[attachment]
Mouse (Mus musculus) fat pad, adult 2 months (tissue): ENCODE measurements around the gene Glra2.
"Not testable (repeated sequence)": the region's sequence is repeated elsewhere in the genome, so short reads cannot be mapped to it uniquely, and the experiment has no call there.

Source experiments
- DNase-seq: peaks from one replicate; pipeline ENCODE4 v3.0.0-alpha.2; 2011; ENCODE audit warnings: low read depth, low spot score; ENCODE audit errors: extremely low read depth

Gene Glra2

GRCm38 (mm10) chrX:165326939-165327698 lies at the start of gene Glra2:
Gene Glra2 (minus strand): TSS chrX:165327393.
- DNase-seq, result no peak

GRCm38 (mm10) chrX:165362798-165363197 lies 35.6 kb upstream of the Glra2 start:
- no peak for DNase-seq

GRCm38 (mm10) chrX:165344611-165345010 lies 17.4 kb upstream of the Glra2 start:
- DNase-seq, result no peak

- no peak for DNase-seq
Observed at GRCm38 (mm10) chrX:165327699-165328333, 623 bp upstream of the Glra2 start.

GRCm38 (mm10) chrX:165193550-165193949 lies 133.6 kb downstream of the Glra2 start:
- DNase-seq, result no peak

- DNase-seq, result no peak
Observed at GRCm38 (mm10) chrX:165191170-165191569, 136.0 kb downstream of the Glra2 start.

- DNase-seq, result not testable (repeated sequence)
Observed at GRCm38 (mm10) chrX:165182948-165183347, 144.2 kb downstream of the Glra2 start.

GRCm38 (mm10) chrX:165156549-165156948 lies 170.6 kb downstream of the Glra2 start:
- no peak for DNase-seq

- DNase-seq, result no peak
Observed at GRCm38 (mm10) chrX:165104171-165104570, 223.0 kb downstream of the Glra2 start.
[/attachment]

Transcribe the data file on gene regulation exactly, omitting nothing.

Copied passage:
Mouse (Mus musculus) fat pad, adult 2 months (tissue): ENCODE measurements around the gene Glra2.
"Not testable (repeated sequence)": the region's sequence is repeated elsewhere in the genome, so short reads cannot be mapped to it uniquely, and the experiment has no call there.

Source experiments
- DNase-seq: peaks from one replicate; pipeline ENCODE4 v3.0.0-alpha.2; 2011; ENCODE audit warnings: low read depth, low spot score; ENCODE audit errors: extremely low read depth

Gene Glra2

GRCm38 (mm10) chrX:165326939-165327698 lies at the start of gene Glra2:
Gene Glra2 (minus strand): TSS chrX:165327393.
- DNase-seq, result no peak

GRCm38 (mm10) chrX:165362798-165363197 lies 35.6 kb upstream of the Glra2 start:
- no peak for DNase-seq

GRCm38 (mm10) chrX:165344611-165345010 lies 17.4 kb upstream of the Glra2 start:
- DNase-seq, result no peak

- no peak for DNase-seq
Observed at GRCm38 (mm10) chrX:165327699-165328333, 623 bp upstream of the Glra2 start.

GRCm38 (mm10) chrX:165193550-165193949 lies 133.6 kb downstream of the Glra2 start:
- DNase-seq, result no peak

- DNase-seq, result no peak
Observed at GRCm38 (mm10) chrX:165191170-165191569, 136.0 kb downstream of the Glra2 start.

- DNase-seq, result not testable (repeated sequence)
Observed at GRCm38 (mm10) chrX:165182948-165183347, 144.2 kb downstream of the Glra2 start.

GRCm38 (mm10) chrX:165156549-165156948 lies 170.6 kb downstream of the Glra2 start:
- no peak for DNase-seq

- DNase-seq, result no peak
Observed at GRCm38 (mm10) chrX:165104171-165104570, 223.0 kb downstream of the Glra2 start.